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21
Jan
2020

Adding chemotherapy to radiotherapy for bladder cancer shows benefits for patients

Premeasurement for Radiation Therapy 945x532

Image: Pre-measurement for Radiation Therapy: a lighted scale is projected onto the body to exactly line up the treatment with the tumour site. Credit: National Cancer Institute

Data from a clinical trial which assessed the benefits of adding chemotherapy alongside radiotherapy for patients with muscle invasive bladder cancer has shown that this treatment can be given without substantially impacting subsequent health related quality of life.

Patients who received chemotherapy alongside radiotherapy were surveyed about their quality of life with regard to their health at the end of their treatment, and at six, 12, 24, 36,48 and 60 months after treatment.

In this phase III trial, jointly led by researchers at The Institute of Cancer Research, London and the University of Birmingham, patients with muscle invasive bladder cancer were randomised to receive radiotherapy with or without chemotherapy, alongside different types of radiotherapy to the bladder.

Improving quality of life over the long term

Results previously showed that adding chemotherapy to radiotherapy as part of the treatment regimen for this cancer type halves the risk of the cancer returning. Patients given a low dose of chemotherapy alongside radiotherapy were nearly 50 per cent less likely to relapse with the most lethal form of the disease compared to patients given radiotherapy alone.

This study, published in the journal European Urology, examined data from patient questionnaires which were answered in the clinic before treatment began, at the end of treatment, at a six-month follow up and then every year for five years.

Patients were asked to answer 39 different questions relating to their quality of life and wellbeing. Four-hundred and fifty two participants from 45 UK NHS Trusts completed at least one questionnaire during the study.

The research showed that while patients understandably report a negative impact on their quality of life at the end of treatment, over the long term, patients on average had maintained or improved quality of life on follow up.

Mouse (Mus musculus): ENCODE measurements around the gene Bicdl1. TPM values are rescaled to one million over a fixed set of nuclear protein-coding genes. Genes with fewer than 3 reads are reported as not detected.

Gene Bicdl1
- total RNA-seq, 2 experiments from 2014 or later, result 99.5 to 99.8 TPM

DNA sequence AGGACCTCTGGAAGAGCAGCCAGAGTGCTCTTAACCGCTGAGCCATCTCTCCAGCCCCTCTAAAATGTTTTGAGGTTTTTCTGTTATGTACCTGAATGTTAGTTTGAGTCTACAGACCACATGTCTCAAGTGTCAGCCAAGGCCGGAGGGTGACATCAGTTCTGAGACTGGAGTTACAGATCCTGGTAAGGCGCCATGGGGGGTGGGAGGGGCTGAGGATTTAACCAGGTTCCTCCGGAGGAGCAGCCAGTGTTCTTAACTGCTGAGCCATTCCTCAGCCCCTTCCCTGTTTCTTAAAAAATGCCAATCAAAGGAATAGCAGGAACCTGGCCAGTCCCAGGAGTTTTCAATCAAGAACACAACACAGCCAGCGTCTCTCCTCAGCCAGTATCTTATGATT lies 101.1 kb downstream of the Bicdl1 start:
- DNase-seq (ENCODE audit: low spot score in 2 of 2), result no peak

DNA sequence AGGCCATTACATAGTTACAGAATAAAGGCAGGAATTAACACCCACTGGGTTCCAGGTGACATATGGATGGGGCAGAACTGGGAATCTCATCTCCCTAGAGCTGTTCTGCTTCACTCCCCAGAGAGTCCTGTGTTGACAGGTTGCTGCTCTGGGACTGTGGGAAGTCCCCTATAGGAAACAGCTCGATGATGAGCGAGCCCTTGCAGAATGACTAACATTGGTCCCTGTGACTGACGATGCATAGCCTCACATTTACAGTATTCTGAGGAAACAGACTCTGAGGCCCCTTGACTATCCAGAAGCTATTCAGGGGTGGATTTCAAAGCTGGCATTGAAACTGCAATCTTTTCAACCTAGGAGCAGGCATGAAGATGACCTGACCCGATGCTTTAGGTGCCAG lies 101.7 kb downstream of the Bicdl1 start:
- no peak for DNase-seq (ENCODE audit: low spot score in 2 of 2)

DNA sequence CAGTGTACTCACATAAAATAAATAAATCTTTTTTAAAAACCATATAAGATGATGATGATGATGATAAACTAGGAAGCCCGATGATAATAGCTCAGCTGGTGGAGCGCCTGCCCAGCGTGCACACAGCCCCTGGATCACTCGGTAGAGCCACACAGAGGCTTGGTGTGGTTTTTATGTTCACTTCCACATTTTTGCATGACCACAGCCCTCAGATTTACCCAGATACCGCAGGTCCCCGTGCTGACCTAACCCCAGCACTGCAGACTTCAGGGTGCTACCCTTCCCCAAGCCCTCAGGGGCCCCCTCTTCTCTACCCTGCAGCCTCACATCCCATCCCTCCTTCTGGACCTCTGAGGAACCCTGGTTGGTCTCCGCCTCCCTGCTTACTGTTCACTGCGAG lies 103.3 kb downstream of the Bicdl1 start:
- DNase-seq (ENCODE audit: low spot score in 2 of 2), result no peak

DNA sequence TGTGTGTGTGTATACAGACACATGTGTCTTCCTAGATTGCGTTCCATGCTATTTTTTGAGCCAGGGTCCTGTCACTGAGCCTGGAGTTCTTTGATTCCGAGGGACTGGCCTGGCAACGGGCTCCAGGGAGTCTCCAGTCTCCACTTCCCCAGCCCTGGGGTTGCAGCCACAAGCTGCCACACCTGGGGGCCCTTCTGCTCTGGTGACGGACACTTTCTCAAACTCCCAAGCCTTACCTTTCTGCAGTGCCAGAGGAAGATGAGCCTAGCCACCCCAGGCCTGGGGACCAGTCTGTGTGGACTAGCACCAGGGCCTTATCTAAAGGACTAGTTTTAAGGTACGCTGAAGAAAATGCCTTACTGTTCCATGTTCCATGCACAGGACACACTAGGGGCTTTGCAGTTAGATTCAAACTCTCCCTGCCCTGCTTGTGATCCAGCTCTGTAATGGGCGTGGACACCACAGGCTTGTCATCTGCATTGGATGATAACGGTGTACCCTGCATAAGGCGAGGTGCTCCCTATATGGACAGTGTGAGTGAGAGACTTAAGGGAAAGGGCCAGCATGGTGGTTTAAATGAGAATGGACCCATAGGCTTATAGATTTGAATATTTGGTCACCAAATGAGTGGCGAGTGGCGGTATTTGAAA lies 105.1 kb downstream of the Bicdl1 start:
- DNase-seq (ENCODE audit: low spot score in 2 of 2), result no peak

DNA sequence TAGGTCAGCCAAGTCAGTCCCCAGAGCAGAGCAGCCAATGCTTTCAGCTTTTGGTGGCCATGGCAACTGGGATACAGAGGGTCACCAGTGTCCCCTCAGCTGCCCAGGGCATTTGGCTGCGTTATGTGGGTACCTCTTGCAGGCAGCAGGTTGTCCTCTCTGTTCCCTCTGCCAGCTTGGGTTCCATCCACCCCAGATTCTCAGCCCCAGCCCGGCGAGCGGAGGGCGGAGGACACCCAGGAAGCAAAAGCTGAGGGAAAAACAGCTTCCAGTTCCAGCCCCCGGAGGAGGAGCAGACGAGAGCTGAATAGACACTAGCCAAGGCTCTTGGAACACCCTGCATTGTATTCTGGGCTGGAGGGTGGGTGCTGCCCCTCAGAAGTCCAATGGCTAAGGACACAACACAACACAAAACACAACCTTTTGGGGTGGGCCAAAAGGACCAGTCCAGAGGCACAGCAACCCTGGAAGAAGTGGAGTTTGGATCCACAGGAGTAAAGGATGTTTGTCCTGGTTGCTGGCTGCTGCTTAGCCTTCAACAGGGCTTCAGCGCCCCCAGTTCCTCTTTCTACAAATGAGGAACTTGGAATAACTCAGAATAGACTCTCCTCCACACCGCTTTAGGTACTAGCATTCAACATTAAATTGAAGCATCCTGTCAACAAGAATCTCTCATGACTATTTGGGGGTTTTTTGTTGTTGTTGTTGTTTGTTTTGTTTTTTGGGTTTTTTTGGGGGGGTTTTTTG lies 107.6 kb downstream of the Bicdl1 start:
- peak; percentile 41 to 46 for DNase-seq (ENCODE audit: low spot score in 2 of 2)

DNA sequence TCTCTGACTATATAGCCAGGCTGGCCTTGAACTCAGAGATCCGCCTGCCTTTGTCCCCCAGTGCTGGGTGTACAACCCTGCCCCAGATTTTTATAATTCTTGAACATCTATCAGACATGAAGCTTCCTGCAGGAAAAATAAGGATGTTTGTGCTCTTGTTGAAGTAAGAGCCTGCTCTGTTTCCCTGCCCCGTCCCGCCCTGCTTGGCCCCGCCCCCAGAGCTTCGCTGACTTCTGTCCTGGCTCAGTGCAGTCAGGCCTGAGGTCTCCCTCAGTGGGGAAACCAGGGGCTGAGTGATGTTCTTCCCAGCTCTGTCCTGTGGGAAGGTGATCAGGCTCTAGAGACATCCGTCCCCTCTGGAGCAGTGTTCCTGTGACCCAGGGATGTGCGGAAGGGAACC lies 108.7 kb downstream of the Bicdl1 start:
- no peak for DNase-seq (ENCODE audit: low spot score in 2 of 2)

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While the overall picture is positive, with the majority of patients reporting quality of life similar to or better than their quality of life prior to treatment, some patients do experience a substantial decline in quality of life.

Importantly, patients who receive chemotherapy in conjunction with radiotherapy have either the same or better health-related quality of life as patients who just received radiotherapy on its own.

Sparing many patients from invasive surgery

Professor Robert Huddart, Professor of Urological Cancer at the ICR, and Consultant in Urological Oncology at The Royal Marsden NHS Foundation Trust, said:

“We have shown that the addition of chemotherapy to radiotherapy in the treatment of muscle invasive bladder cancer significantly improves clinical outcomes for patients, and spares many patients from invasive surgery. 

“Although patients report a drop in quality of life as they deal with side effects immediately following treatment, we are pleased to see this levels out over the course of the following years and the addition of chemotherapy doesn’t seem to impair quality of life.

“Understanding what drives the deterioration in quality of life seen in some patients should be a priority for future research in bladder cancer.”

Professor Emma Hall, Deputy Director at the ICR Clinical Trials and Statistics Unit and methodology lead for the study said:

“Understanding the impact of new treatments on patients is important in understanding the risk:benefit ratio and supporting informed treatment choices.

“A recently awarded Cancer Research UK Clinical Trials Unit Fellowship will build on these findings to explore efficient ways to assess treatment related side effects in other bladder and prostate radiotherapy clinical trials”.

Tags

clinical trials radiotherapy chemotherapy Emma Hall bladder cancer robert huddart bladder
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